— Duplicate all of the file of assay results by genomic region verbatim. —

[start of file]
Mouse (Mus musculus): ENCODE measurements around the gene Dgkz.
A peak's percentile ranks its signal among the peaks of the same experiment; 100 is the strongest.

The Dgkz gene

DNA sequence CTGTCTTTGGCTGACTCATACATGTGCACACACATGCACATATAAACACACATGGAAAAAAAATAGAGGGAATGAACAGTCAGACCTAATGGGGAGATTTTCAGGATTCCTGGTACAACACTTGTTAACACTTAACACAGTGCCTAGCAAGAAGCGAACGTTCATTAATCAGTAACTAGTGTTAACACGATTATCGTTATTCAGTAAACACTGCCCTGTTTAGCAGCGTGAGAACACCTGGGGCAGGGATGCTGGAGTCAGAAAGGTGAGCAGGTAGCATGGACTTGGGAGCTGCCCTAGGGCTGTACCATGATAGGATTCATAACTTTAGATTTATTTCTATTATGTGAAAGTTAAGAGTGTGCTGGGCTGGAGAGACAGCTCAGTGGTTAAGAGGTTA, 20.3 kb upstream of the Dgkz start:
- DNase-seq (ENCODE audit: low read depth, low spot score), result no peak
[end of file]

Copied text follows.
Mouse (Mus musculus): ENCODE measurements around the gene Dgkz.
A peak's percentile ranks its signal among the peaks of the same experiment; 100 is the strongest.

The Dgkz gene

DNA sequence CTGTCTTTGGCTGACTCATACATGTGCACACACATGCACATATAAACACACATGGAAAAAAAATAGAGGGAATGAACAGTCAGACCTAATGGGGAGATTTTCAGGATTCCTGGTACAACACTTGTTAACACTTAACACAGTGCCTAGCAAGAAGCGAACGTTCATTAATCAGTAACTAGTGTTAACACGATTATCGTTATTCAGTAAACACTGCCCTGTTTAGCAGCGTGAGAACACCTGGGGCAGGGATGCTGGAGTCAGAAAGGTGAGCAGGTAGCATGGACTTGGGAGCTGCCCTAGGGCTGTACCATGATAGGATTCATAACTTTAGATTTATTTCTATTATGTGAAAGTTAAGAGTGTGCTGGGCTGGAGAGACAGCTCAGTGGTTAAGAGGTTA, 20.3 kb upstream of the Dgkz start:
- DNase-seq (ENCODE audit: low read depth, low spot score), result no peak